The Chief - Cover

The Chief

Copyright© 2011 by Robert McKay

Chapter 11

I followed Cecelia to the squad room – though I knew the way – and through the door. The watch commander was at his desk looking over some paperwork, and the Sergeant of the Watch was "reading the crimes" – going over the list of outstanding warrants, recent unsolved crimes, cars and people to be on the lookout for, that kind of thing. When Red Hawk first put its police department together back in the mid-1960s the town got its officers from all over – the largest contingents were from Los Angeles and New York City, but there were people from elsewhere too. The mishmash of terminology was still in place. I didn't know where "Sergeant of the Watch" came from, but "watch" and "watch commander" were, I knew, originally LAPD terms. I couldn't remember, offhand, which department the phrase "reading the crimes" had come from, though I thought it was either LA or NYC.

I stood by the door while the sergeant finished the crimes, and then walked over as he continued speaking. "Okay, you guys have had some questions, and so I sent Officer Carpenter to find the chief. Here he is, and I'll ask him to say a few words and then we'll go to questions. But remember, it can't take long – there are still bad guys out there."

Speaking of questions, it occurred to me to wonder why Cecelia was off the street, since the day watch couldn't come in until the evening watch went out. But I put that out of my head until later.

"As y'all know," I said, "I got swore in as the new chief this morning. And as you're learning, I massacre the English language most of the time. But I hope I'm a decent cop. I was an officer here back in the 80s, I've been a PI for 20 years or more now, and when the city council asked me to become the chief I agreed – not real eagerly, but I did agree. Have y'all got the memo about armor yet?"

"I read it to them earlier," the Sergeant of the Watch said.

"Okay, so y'all are just learning about it. Who here has armor?"

A couple of hands went up.

"Okay, tonight you're cool. But the next time you report for duty, you better have your armor on. Not in the trunk of your cruiser – on you. I'm going to badger the city council for enough armor to equip every officer we've got, but in the meantime those who've got it will wear it. I know that you'll probably never be in a shooting situation. I also know that if you're wearing armor and you're never in a shooting, it's better than not wearing it and getting shot. I am not going to bury any of my officers if I have anything to say about it.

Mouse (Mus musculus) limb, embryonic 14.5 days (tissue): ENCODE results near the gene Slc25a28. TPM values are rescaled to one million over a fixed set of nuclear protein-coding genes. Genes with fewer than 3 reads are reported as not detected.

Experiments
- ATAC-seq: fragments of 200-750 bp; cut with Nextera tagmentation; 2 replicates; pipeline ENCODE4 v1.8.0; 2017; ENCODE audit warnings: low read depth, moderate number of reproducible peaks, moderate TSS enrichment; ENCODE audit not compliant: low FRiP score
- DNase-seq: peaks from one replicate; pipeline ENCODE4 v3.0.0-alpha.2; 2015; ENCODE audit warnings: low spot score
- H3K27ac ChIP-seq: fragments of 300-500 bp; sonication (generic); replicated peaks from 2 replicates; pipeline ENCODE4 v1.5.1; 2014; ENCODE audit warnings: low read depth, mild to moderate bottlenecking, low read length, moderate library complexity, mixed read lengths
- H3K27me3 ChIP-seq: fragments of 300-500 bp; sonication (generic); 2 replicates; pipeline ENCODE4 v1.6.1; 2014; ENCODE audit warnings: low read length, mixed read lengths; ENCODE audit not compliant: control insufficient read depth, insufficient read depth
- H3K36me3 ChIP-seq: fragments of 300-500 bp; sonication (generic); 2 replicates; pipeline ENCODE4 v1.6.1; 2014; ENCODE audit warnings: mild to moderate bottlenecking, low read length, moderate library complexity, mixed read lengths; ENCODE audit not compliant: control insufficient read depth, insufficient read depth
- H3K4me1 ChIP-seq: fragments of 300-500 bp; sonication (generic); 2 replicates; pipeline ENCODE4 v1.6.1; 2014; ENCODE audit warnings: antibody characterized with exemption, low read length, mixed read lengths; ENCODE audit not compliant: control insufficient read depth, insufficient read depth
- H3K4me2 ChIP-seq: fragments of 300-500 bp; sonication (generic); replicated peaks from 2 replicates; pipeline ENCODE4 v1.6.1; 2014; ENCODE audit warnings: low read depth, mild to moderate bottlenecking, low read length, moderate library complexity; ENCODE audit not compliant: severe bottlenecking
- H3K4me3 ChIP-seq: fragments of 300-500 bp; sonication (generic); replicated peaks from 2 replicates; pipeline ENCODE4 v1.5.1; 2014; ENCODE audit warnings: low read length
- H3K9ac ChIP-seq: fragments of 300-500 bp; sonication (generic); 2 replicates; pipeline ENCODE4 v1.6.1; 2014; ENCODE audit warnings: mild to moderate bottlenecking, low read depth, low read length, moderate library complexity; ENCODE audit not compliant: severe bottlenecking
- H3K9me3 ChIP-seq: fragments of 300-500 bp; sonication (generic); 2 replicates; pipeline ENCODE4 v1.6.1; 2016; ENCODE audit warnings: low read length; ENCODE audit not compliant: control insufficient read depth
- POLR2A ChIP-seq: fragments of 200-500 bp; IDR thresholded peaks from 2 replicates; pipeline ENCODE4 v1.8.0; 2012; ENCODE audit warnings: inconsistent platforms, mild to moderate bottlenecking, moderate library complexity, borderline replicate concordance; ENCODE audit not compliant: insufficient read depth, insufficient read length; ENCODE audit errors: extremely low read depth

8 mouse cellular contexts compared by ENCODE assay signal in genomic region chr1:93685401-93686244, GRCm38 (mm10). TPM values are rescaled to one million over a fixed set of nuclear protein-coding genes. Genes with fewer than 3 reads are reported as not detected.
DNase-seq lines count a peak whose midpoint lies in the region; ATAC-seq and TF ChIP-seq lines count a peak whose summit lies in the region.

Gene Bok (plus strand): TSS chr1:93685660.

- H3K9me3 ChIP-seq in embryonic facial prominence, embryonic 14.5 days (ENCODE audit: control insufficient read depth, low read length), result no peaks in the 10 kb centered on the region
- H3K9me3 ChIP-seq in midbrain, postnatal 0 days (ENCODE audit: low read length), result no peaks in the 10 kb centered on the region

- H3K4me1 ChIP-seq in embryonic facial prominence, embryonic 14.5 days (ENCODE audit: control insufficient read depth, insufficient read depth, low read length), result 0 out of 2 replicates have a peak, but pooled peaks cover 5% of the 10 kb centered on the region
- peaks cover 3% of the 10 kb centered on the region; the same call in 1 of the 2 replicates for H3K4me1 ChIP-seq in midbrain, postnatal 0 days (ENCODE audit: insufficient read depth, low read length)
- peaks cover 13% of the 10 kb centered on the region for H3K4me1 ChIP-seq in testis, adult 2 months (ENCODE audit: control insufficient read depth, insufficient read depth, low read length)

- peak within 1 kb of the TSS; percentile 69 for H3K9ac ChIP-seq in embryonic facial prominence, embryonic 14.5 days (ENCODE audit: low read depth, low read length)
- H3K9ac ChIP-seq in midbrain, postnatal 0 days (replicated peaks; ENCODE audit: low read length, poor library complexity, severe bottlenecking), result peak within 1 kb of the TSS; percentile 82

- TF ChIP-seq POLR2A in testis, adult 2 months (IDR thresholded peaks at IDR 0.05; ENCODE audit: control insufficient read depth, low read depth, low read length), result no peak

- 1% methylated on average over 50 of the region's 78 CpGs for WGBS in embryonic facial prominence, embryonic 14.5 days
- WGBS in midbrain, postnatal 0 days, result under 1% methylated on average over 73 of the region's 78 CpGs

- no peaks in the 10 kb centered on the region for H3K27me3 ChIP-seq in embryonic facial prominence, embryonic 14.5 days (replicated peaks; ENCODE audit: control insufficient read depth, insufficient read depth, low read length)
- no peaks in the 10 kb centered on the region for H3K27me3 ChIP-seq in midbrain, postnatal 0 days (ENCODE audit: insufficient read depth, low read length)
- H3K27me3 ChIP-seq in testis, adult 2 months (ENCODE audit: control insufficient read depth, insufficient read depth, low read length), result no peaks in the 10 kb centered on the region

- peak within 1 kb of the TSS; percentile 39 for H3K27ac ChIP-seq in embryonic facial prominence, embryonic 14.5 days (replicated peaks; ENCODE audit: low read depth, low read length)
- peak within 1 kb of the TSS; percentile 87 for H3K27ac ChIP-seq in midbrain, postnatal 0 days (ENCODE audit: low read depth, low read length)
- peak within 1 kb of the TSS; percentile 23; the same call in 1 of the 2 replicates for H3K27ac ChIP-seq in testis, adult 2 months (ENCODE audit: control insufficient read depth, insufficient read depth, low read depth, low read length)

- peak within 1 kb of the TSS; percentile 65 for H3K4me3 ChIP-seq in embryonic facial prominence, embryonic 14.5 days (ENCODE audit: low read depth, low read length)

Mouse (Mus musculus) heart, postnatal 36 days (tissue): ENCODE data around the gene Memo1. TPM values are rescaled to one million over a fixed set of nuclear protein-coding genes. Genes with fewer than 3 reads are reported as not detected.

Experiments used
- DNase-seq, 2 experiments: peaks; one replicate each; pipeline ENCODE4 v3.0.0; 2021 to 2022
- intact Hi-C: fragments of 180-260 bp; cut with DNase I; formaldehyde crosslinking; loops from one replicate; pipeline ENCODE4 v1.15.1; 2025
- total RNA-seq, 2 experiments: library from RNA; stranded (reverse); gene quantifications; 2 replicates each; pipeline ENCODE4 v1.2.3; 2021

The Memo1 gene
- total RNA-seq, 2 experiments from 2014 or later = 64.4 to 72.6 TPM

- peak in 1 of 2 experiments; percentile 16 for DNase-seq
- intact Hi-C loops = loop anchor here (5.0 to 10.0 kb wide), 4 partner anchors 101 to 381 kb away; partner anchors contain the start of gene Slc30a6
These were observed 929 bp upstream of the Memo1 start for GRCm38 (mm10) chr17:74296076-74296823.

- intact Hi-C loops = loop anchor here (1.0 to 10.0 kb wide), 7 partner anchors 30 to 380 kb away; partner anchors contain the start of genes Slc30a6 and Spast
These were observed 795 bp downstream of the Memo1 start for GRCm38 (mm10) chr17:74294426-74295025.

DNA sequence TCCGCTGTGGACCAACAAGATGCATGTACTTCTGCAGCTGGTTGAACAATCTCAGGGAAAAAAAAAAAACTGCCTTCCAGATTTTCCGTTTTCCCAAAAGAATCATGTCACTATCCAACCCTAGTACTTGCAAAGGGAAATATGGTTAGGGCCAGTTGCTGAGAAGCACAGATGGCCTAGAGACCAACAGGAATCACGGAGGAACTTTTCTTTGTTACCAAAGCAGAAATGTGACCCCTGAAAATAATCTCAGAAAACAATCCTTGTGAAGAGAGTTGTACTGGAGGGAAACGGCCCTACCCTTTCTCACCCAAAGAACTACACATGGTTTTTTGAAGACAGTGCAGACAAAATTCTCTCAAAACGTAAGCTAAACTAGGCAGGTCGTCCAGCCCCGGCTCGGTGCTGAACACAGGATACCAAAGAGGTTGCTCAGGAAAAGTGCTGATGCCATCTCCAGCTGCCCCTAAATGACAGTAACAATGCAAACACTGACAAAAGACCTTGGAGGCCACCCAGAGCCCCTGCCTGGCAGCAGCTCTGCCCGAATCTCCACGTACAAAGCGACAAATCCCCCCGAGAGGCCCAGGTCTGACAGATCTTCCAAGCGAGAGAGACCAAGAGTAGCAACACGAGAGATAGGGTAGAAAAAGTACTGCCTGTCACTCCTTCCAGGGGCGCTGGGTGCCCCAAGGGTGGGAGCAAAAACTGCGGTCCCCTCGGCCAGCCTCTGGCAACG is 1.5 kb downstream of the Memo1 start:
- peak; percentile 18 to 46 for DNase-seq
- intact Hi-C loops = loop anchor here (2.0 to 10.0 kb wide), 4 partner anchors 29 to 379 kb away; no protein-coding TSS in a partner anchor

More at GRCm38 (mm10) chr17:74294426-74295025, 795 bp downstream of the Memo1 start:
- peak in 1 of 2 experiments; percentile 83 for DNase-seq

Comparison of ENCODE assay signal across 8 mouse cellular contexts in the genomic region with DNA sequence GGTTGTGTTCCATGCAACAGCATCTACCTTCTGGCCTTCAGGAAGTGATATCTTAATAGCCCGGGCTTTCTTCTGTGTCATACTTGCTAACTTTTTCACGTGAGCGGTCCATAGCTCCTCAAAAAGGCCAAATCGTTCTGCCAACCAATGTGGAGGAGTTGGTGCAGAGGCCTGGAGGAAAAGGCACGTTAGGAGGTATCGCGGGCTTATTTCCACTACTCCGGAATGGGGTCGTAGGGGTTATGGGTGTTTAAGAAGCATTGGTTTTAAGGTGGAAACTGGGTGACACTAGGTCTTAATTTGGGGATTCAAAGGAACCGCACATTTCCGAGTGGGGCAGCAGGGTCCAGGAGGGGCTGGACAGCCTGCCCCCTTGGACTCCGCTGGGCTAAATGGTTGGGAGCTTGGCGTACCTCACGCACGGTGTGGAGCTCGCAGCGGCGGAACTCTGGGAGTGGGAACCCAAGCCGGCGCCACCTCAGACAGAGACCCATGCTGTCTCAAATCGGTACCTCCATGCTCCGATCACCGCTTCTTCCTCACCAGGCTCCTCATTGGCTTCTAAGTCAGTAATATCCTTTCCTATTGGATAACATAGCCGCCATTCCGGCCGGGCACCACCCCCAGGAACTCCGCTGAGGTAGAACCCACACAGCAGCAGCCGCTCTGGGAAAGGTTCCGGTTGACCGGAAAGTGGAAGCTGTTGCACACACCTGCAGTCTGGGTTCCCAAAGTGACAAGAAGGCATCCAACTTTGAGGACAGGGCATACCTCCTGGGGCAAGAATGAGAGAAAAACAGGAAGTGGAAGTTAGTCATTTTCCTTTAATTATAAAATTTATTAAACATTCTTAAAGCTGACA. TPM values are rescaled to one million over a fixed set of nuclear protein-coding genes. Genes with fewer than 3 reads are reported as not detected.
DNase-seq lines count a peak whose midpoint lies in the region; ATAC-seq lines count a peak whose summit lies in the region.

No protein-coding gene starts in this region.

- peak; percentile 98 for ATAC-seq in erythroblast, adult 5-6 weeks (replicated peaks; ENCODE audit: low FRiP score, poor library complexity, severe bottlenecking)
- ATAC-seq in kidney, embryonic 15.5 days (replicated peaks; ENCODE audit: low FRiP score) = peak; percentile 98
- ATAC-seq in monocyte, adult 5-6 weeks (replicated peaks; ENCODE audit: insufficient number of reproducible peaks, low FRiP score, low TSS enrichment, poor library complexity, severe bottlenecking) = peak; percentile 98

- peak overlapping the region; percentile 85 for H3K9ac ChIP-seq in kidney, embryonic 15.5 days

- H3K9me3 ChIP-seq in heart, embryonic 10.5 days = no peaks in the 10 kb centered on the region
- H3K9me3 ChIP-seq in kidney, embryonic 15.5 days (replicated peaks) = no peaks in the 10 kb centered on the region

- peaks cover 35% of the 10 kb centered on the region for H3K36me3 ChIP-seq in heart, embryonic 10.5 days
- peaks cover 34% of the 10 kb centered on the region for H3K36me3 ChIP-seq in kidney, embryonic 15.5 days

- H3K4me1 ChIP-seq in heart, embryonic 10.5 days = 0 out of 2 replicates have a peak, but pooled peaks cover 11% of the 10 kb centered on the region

"Other than that, I don't have any big changes in the works. I'll be looking over procedures, policies, organization, all that in the next week or two, but unless it's something that I think needs to change right now, I'll leave it as is. You've heard I'm only gonna be here a year – that's the truth. So there's no point in turning the department upside down, and then having someone else come in a few months later and turn it upside down again. Mostly what you've been doing, you'll keep doing, in the way you've been doing it.

"I do have three pet peeves, and I expect y'all to share 'em with me. First – drunk driving. If you have probable cause to believe that someone's DUI, you will pull him over, and if you don't, I'll have you standing in my office explaining why. There is from now on a zero-tolerance policy on DUI in this department."

I glanced over at the watch commander and the Sergeant of the Watch, and saw that they were both making notes. "If one of y'all will make a copy of those notes so I can issue an official memo, I'd appreciate it. I got buried in paper today and forgot to have Mary note this stuff down."

I turned back to the officers. "Second – speeding. I understand why y'all give people a few miles over, and I concur. But if someone's flagrantly violating the speed limit, you will conduct a traffic stop, or I'll have you in front of my desk. There are speed limits for a reason, and we're going to enforce 'em. If you think that there's a speed limit somewhere in town that's too low, come to me, explain your thinking, and if I agree I'll go to the city council with it. But don't ignore it just 'cause you think it's too low.

"And that brings me to the third thing. We have, as of this minute, a zero tolerance policy on speeding in school zones. If you see someone driving just one mile over the limit in a school zone, you pull him over and you write him, and if he's got a problem with it tell him it's on direct orders from the chief. You do not have any leeway on this."

I took a breath. "Okay, enough hard nose stuff. Y'all have to get out on patrol, and I need to answer at least a couple of questions."

An officer in the back raised his hand. "Chief, I understand this new officer is your wife. Did you get her on just because you can?"

"No – though obviously it's true that I can. I'll tell y'all the same thing I told Mary earlier. We did a maximum age waiver, since she's past 35 – not a terribly common deal, but not unknown either. And she passed the written test with a high score, and came out of the physical fitness test better, probably, than anyone else in this room. She's a cop legitimately, even if I did bully the city council into letting me hire her.

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